McMAINS, JOHN, farmer, Sec. 34; P. O. Union Mills; born in Owen county, Ky., January 18, 1815; in 1825 he removed to Indiana, where he remained until 1836, when he came to Cedar county, Iowa, where he remained eight years; he then returned to Indiana, remaining three years, and came to this county in 1847; he settled on the land he now owns, and has lived there ever since that time; he owns 676 acres of land; has held offices of township trustee and school director; married Jane Goddard in 1837; she was born in Kentucky, and died in 1858; he afterward married Rachel Chidester, Jan. 1, 1861; she was born in New York; has eight children, Elizabeth, Ann, Mary E., Isaiah, William, Oliver, Ida and Erastus; one son, Robert, enlisted in the 8th Iowa Infantry, and was killed at Corinth.
McMILLAN, WOOSTER, farmer, Sec. 29; P. O. Oskaloosa; owns 107 acres of land valued at $40 per acre; born in Cattaraugus county, N. Y.., in 1834; came to this state in 1860; married Sarah A. Myers in 1860; she was born in Ohio in 1838; they have five children, Minnie Ida, Almira Ada, Clarence, Adella, Astella; they are members of the Society of Friends.
McMULLIN, JAMES W., firm of Mullin & Co., livery, sale and boarding stable; born in Adams county, Pennsylvania, December 29, 1827, and when ten years of age removed with his parents to Dark county Ohio; lived there and in Piqua, Miami county, until 1855, when he came to Oskaloosa; he went in the army; enlisted in the 7th Regiment Iowa Infantry, and was commissioned Captain Co. C; was in the battles of Ft. Donelson, Pittsburg Landing and the advance on Corinth, and the battles of Iuka, Corinth, and in the whole advance from Chattanooga to Atlanta, and others. He was wounded in the battle of Corinth, and lost his horse. He was promoted and commissioned Major at battle of Pittsburg landing. After the war he returned here and has been engaged in business here ever since. He married Miss Carrie E. Munsell, from Miami Co., Ohio, April 24, 1855; they have one daughter, now Mrs. J. R. Noble, of Fort Madison.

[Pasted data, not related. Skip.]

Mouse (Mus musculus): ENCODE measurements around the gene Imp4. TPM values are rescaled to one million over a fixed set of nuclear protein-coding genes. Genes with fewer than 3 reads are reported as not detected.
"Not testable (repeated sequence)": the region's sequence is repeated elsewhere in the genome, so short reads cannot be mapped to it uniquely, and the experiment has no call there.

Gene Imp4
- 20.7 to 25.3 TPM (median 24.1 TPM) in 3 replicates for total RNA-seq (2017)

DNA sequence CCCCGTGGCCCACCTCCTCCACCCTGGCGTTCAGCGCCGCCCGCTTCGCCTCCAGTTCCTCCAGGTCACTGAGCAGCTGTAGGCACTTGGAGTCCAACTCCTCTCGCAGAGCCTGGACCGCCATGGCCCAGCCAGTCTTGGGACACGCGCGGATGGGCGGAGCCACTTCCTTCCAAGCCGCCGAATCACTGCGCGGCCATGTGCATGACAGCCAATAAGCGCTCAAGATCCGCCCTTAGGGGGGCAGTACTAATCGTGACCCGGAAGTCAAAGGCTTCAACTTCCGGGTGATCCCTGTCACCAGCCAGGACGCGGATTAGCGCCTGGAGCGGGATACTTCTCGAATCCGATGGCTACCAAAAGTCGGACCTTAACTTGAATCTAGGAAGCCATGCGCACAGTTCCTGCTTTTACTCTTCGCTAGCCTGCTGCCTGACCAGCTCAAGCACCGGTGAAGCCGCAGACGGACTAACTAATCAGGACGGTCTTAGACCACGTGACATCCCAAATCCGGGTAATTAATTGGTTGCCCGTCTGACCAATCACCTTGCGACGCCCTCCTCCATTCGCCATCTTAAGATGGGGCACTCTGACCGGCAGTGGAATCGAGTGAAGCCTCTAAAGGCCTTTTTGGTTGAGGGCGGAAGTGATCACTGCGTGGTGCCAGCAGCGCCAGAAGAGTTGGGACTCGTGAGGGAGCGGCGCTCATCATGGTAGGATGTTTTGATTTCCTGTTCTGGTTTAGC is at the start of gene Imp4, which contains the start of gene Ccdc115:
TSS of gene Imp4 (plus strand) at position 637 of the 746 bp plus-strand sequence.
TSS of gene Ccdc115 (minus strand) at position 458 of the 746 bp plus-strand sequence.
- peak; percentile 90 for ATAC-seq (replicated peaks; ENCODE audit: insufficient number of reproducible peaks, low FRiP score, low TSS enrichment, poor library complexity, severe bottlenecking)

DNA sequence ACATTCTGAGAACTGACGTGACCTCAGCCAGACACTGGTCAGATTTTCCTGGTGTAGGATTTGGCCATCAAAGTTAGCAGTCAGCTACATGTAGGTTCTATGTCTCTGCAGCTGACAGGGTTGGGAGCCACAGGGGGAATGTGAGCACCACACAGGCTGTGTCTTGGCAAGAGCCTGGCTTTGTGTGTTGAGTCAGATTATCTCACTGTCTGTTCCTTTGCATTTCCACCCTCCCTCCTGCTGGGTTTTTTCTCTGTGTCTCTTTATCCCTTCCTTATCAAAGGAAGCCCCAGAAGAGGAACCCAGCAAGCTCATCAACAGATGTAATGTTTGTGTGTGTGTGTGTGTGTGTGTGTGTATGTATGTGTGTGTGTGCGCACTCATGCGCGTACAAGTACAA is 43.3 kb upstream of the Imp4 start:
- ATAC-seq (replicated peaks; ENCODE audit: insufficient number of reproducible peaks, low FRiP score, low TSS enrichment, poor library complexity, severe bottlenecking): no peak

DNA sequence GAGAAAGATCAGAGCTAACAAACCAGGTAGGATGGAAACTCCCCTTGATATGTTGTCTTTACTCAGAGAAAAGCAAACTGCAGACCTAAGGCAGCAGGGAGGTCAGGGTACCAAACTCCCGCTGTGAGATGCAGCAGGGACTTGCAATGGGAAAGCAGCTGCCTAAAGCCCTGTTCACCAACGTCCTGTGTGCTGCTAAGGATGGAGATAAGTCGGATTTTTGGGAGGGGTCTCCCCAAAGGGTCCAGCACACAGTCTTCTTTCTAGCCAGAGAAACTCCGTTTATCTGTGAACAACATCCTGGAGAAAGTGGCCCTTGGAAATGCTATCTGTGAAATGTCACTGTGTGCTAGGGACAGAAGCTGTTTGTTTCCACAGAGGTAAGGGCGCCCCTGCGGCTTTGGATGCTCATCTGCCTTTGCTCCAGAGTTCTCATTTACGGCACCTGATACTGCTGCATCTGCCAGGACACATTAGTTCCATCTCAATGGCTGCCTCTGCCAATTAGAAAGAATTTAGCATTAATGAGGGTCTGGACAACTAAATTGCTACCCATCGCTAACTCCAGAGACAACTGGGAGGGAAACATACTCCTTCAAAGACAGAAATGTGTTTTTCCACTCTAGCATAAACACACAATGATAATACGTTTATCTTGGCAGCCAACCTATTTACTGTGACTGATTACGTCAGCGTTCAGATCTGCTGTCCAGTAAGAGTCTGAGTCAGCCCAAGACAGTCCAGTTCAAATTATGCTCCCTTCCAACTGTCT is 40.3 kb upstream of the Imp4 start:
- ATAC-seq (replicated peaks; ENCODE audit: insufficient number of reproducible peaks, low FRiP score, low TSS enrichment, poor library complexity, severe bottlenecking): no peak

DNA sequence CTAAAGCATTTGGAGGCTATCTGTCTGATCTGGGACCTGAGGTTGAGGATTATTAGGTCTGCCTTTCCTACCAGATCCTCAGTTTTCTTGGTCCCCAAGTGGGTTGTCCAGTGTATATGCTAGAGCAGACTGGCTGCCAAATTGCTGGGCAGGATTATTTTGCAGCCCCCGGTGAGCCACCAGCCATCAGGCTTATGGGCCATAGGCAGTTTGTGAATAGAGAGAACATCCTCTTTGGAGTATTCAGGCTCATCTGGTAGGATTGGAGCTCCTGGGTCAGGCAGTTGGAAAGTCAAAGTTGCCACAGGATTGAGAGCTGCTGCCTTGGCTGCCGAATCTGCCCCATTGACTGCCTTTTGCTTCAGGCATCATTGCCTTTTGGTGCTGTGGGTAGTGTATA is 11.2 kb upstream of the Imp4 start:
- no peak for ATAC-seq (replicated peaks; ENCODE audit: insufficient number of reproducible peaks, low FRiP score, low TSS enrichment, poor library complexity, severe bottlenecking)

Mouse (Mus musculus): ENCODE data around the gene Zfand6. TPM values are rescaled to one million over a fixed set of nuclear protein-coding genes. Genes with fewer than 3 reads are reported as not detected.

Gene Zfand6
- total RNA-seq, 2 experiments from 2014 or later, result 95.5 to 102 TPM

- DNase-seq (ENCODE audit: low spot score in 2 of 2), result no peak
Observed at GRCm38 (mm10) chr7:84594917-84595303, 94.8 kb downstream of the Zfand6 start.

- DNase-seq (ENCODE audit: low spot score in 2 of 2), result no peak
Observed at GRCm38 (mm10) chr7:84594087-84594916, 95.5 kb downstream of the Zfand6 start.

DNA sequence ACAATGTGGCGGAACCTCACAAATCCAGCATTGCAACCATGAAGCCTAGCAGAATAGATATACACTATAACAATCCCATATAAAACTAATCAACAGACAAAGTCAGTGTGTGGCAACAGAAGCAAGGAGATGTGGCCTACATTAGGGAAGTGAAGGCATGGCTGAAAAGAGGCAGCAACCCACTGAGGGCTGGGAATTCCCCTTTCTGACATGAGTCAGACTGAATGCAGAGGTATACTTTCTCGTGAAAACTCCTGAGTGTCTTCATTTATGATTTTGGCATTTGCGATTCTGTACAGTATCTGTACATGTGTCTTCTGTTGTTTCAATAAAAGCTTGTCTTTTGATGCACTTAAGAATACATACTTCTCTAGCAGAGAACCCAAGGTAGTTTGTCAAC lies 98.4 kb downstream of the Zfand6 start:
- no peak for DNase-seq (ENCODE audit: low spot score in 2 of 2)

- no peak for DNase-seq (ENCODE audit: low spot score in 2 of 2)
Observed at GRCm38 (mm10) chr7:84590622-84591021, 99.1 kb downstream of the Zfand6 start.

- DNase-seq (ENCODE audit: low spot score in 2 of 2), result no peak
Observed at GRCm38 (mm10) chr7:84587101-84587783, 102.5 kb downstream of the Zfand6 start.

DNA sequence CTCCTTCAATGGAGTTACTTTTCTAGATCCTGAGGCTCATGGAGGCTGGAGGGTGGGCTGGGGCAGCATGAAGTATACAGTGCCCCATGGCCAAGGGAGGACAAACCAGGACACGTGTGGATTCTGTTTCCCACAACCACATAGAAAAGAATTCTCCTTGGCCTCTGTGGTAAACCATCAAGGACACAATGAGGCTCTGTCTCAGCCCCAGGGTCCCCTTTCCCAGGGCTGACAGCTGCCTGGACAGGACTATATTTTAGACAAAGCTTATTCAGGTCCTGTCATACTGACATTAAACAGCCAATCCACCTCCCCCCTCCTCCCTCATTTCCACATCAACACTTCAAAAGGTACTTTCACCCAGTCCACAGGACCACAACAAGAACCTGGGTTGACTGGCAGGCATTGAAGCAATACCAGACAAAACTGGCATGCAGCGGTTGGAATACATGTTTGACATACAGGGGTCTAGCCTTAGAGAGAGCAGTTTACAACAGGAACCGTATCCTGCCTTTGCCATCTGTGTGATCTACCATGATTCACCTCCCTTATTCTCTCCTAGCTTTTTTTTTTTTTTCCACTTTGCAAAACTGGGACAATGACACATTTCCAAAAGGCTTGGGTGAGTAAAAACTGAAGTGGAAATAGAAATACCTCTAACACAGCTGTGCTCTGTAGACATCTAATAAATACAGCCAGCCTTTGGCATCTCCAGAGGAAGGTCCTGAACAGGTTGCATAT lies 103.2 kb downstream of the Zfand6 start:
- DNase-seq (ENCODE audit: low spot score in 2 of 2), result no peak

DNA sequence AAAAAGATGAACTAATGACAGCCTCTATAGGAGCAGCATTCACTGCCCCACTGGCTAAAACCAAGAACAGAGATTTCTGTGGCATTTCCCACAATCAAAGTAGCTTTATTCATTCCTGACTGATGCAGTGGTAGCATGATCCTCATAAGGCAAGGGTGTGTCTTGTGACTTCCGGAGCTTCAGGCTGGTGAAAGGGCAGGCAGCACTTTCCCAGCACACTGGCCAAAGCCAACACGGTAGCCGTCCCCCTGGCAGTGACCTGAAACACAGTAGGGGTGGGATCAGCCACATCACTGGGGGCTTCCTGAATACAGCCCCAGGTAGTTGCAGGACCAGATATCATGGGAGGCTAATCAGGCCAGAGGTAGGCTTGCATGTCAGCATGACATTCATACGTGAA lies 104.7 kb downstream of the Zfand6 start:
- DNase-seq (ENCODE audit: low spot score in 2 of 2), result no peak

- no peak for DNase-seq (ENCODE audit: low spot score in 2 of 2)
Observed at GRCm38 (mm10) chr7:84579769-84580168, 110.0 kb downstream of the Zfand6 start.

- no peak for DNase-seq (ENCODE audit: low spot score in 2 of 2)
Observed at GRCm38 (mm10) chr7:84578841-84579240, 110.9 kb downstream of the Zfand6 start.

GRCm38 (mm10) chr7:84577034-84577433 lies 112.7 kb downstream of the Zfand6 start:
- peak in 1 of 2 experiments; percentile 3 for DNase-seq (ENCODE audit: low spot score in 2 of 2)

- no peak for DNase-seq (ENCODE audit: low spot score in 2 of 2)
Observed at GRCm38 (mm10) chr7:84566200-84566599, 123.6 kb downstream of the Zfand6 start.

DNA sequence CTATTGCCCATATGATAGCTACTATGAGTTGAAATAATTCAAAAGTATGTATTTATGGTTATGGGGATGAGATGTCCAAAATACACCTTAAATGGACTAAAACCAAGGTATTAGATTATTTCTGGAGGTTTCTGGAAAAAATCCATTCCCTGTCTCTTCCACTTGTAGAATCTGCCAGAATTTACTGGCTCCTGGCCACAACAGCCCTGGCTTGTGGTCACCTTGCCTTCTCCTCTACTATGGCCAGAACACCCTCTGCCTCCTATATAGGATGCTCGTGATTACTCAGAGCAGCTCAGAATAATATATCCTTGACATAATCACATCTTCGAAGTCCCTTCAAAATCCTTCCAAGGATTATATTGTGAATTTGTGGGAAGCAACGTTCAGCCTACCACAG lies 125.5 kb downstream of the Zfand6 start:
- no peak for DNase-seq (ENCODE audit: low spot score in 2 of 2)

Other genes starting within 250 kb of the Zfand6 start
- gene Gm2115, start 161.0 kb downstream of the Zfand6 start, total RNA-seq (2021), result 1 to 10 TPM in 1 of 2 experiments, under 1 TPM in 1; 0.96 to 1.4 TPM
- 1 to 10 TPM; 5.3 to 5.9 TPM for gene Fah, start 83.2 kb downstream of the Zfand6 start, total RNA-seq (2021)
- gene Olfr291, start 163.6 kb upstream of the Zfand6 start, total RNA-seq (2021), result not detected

McNEILL, H. W., Muchakinock. The subject of this sketch was born in Peoria, Peoria county, Ill., June 18, 1847; his parents moved to Frostburg, Maryland, two years later, where he lived until he became of age; at the age of seventeen he attended the University of Virginia located at Charlestown; during his junior year the university was closed by the rebels; from there he went to the Rock River Seminary, in Ogle county, Illinois, and went through the course of the graduating class of 1865; from 1865 to 1868 he took a law course in Ogle county; in 1869 he went to Springfield, Ill., and was admitted to the bar; he left there the same year and came to Iowa, locating in Hardin county; he there formed a partnership in the practice of law with Gov. E. W. Eastman, of Eldora, where he continued until 1871; he then accepted the general agency of the Iowa Central Railroad; he remained with the above company until 1873; he then embarked in the coal business, organizing the Iowa Central Coal Company, and was its president until it was absorbed by the Consolidation Coal Company, two years later, of which company he is still general manager; he is also president of the Muchakinock Coke and Fire Clay Company; he married Miss Lizzie Phillips, a native of Frostburg, Maryland, in 1870; they have one daughter, Annie by name, lost one son, Charles G.